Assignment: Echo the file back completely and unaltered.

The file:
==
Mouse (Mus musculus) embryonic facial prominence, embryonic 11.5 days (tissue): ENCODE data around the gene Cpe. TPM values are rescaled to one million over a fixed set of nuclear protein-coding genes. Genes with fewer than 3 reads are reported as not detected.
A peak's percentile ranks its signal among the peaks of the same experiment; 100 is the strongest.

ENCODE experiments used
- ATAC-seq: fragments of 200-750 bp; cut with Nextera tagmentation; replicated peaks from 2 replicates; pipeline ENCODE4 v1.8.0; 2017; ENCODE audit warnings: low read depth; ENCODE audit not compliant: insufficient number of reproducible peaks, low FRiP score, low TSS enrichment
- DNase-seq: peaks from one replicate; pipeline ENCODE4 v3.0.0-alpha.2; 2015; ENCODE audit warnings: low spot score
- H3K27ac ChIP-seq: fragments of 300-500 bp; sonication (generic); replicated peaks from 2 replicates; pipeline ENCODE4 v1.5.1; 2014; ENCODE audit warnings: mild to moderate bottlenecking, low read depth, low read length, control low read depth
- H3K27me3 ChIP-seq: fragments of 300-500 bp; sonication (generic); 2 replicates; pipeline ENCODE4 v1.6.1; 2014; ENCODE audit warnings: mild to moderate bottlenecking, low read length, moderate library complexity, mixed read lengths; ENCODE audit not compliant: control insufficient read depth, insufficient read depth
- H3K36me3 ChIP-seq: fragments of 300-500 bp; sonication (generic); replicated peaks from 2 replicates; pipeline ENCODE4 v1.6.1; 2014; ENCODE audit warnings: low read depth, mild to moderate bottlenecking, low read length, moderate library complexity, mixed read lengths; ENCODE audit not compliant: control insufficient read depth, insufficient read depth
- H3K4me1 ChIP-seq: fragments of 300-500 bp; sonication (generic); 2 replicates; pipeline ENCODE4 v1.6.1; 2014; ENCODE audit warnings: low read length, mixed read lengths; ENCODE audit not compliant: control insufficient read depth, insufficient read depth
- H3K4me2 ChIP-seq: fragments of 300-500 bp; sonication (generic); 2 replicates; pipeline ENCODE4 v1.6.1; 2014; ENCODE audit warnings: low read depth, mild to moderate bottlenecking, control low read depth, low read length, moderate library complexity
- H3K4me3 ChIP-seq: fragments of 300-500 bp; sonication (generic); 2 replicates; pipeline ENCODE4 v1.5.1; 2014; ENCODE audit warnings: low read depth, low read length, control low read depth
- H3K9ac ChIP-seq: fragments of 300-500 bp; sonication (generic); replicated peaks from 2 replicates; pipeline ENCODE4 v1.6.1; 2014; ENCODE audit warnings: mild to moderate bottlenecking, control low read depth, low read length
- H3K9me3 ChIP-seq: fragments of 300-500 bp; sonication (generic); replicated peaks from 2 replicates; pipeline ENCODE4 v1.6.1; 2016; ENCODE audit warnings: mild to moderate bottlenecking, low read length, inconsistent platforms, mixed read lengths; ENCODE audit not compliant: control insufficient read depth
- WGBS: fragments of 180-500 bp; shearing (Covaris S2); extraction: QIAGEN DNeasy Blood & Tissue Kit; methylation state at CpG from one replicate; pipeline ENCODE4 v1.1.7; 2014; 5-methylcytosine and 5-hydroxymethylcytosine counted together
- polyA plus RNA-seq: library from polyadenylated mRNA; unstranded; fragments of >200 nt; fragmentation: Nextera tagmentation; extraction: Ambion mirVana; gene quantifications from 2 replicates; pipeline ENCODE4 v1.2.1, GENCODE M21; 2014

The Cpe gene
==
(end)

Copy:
Mouse (Mus musculus) embryonic facial prominence, embryonic 11.5 days (tissue): ENCODE data around the gene Cpe. TPM values are rescaled to one million over a fixed set of nuclear protein-coding genes. Genes with fewer than 3 reads are reported as not detected.
A peak's percentile ranks its signal among the peaks of the same experiment; 100 is the strongest.

ENCODE experiments used
- ATAC-seq: fragments of 200-750 bp; cut with Nextera tagmentation; replicated peaks from 2 replicates; pipeline ENCODE4 v1.8.0; 2017; ENCODE audit warnings: low read depth; ENCODE audit not compliant: insufficient number of reproducible peaks, low FRiP score, low TSS enrichment
- DNase-seq: peaks from one replicate; pipeline ENCODE4 v3.0.0-alpha.2; 2015; ENCODE audit warnings: low spot score
- H3K27ac ChIP-seq: fragments of 300-500 bp; sonication (generic); replicated peaks from 2 replicates; pipeline ENCODE4 v1.5.1; 2014; ENCODE audit warnings: mild to moderate bottlenecking, low read depth, low read length, control low read depth
- H3K27me3 ChIP-seq: fragments of 300-500 bp; sonication (generic); 2 replicates; pipeline ENCODE4 v1.6.1; 2014; ENCODE audit warnings: mild to moderate bottlenecking, low read length, moderate library complexity, mixed read lengths; ENCODE audit not compliant: control insufficient read depth, insufficient read depth
- H3K36me3 ChIP-seq: fragments of 300-500 bp; sonication (generic); replicated peaks from 2 replicates; pipeline ENCODE4 v1.6.1; 2014; ENCODE audit warnings: low read depth, mild to moderate bottlenecking, low read length, moderate library complexity, mixed read lengths; ENCODE audit not compliant: control insufficient read depth, insufficient read depth
- H3K4me1 ChIP-seq: fragments of 300-500 bp; sonication (generic); 2 replicates; pipeline ENCODE4 v1.6.1; 2014; ENCODE audit warnings: low read length, mixed read lengths; ENCODE audit not compliant: control insufficient read depth, insufficient read depth
- H3K4me2 ChIP-seq: fragments of 300-500 bp; sonication (generic); 2 replicates; pipeline ENCODE4 v1.6.1; 2014; ENCODE audit warnings: low read depth, mild to moderate bottlenecking, control low read depth, low read length, moderate library complexity
- H3K4me3 ChIP-seq: fragments of 300-500 bp; sonication (generic); 2 replicates; pipeline ENCODE4 v1.5.1; 2014; ENCODE audit warnings: low read depth, low read length, control low read depth
- H3K9ac ChIP-seq: fragments of 300-500 bp; sonication (generic); replicated peaks from 2 replicates; pipeline ENCODE4 v1.6.1; 2014; ENCODE audit warnings: mild to moderate bottlenecking, control low read depth, low read length
- H3K9me3 ChIP-seq: fragments of 300-500 bp; sonication (generic); replicated peaks from 2 replicates; pipeline ENCODE4 v1.6.1; 2016; ENCODE audit warnings: mild to moderate bottlenecking, low read length, inconsistent platforms, mixed read lengths; ENCODE audit not compliant: control insufficient read depth
- WGBS: fragments of 180-500 bp; shearing (Covaris S2); extraction: QIAGEN DNeasy Blood & Tissue Kit; methylation state at CpG from one replicate; pipeline ENCODE4 v1.1.7; 2014; 5-methylcytosine and 5-hydroxymethylcytosine counted together
- polyA plus RNA-seq: library from polyadenylated mRNA; unstranded; fragments of >200 nt; fragmentation: Nextera tagmentation; extraction: Ambion mirVana; gene quantifications from 2 replicates; pipeline ENCODE4 v1.2.1, GENCODE M21; 2014

The Cpe gene